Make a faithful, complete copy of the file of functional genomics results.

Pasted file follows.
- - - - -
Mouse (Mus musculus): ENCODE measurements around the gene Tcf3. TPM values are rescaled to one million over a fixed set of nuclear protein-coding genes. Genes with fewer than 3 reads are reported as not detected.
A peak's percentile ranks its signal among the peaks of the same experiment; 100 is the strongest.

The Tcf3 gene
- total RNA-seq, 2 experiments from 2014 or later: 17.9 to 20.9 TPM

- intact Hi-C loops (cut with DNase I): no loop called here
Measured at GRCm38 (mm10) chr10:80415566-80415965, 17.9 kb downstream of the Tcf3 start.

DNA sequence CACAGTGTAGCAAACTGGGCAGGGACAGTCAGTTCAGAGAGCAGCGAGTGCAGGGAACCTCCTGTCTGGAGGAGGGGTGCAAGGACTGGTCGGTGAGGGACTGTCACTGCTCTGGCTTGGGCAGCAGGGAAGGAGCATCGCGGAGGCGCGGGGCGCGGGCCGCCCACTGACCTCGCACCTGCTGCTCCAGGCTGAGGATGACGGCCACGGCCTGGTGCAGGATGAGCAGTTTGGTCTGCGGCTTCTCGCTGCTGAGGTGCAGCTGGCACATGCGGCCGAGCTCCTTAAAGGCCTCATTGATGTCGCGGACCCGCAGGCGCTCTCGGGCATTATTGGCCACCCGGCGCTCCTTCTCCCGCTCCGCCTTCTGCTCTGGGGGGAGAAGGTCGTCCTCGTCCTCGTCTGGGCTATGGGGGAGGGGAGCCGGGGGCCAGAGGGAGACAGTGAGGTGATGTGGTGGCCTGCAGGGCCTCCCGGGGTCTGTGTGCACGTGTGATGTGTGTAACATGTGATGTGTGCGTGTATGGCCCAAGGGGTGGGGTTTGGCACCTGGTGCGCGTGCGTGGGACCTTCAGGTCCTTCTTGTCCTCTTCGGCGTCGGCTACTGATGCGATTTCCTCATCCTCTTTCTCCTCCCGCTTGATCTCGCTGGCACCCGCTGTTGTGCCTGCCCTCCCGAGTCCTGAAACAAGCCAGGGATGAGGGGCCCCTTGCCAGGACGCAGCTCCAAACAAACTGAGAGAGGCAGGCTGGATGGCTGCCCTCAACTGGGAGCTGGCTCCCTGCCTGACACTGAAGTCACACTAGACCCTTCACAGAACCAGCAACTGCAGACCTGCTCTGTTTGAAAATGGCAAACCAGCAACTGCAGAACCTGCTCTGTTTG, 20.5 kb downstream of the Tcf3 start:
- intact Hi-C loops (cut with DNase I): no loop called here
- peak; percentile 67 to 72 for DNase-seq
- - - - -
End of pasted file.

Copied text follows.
Mouse (Mus musculus): ENCODE measurements around the gene Tcf3. TPM values are rescaled to one million over a fixed set of nuclear protein-coding genes. Genes with fewer than 3 reads are reported as not detected.
A peak's percentile ranks its signal among the peaks of the same experiment; 100 is the strongest.

The Tcf3 gene
- total RNA-seq, 2 experiments from 2014 or later: 17.9 to 20.9 TPM

- intact Hi-C loops (cut with DNase I): no loop called here
Measured at GRCm38 (mm10) chr10:80415566-80415965, 17.9 kb downstream of the Tcf3 start.

DNA sequence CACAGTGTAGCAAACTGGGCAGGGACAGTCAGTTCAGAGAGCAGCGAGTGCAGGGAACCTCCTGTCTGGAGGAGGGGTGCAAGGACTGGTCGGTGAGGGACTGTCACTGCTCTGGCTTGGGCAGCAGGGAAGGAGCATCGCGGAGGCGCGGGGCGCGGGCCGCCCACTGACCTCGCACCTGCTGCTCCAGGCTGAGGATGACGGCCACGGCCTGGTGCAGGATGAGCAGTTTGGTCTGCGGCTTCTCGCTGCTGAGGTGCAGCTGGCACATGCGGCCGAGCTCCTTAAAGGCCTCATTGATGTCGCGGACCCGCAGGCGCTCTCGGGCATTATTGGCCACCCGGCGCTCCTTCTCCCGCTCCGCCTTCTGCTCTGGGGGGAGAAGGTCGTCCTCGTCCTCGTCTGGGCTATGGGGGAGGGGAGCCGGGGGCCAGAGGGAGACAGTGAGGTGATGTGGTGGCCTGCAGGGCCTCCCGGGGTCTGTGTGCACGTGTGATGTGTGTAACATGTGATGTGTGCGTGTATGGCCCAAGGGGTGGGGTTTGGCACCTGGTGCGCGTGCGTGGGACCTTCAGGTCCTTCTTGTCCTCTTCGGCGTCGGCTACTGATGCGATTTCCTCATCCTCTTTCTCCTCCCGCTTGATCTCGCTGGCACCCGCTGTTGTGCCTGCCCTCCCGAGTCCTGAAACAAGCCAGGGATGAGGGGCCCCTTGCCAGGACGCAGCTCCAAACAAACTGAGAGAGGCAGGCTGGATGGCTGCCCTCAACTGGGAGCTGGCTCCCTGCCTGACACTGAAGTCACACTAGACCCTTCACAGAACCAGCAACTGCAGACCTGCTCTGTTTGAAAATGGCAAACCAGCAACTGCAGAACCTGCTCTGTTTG, 20.5 kb downstream of the Tcf3 start:
- intact Hi-C loops (cut with DNase I): no loop called here
- peak; percentile 67 to 72 for DNase-seq